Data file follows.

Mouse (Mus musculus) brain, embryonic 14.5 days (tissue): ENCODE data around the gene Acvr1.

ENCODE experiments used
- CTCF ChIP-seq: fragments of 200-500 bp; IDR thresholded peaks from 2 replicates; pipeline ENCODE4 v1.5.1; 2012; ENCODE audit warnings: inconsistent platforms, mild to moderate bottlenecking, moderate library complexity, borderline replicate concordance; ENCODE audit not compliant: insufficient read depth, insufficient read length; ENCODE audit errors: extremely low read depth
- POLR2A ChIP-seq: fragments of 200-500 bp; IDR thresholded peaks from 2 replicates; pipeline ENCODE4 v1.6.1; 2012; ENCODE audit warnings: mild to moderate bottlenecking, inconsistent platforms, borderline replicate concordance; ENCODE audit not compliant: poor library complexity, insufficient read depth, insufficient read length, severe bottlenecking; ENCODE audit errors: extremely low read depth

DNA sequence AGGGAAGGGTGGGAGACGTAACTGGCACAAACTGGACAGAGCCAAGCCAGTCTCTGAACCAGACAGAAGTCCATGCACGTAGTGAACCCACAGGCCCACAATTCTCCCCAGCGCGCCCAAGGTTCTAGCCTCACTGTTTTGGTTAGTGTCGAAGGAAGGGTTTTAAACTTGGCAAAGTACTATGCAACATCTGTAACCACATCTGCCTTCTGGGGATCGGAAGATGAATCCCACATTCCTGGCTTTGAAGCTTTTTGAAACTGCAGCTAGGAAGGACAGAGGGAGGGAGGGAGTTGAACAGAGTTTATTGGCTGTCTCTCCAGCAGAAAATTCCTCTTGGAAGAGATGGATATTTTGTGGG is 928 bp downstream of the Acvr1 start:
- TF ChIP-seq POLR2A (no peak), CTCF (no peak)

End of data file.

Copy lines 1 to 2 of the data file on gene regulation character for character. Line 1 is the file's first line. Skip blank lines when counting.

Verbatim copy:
Mouse (Mus musculus) brain, embryonic 14.5 days (tissue): ENCODE data around the gene Acvr1.

ENCODE experiments used